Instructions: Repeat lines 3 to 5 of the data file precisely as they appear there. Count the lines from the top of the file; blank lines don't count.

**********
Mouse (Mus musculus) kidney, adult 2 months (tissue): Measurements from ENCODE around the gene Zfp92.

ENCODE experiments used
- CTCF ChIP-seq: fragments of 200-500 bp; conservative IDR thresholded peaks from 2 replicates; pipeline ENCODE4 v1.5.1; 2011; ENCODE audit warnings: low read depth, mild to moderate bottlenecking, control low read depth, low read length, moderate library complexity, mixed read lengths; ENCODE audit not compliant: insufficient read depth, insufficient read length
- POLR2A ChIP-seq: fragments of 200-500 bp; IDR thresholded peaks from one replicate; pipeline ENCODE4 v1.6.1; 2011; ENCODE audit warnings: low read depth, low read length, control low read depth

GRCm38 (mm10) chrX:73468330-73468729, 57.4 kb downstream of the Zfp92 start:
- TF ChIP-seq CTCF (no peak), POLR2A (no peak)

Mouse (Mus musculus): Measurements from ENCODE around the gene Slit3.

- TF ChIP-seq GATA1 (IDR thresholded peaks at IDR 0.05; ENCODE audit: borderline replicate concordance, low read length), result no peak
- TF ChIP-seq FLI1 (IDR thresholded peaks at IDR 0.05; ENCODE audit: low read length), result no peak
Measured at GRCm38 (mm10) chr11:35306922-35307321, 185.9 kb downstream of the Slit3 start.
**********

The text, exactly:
- CTCF ChIP-seq: fragments of 200-500 bp; conservative IDR thresholded peaks from 2 replicates; pipeline ENCODE4 v1.5.1; 2011; ENCODE audit warnings: low read depth, mild to moderate bottlenecking, control low read depth, low read length, moderate library complexity, mixed read lengths; ENCODE audit not compliant: insufficient read depth, insufficient read length
- POLR2A ChIP-seq: fragments of 200-500 bp; IDR thresholded peaks from one replicate; pipeline ENCODE4 v1.6.1; 2011; ENCODE audit warnings: low read depth, low read length, control low read depth

GRCm38 (mm10) chrX:73468330-73468729, 57.4 kb downstream of the Zfp92 start: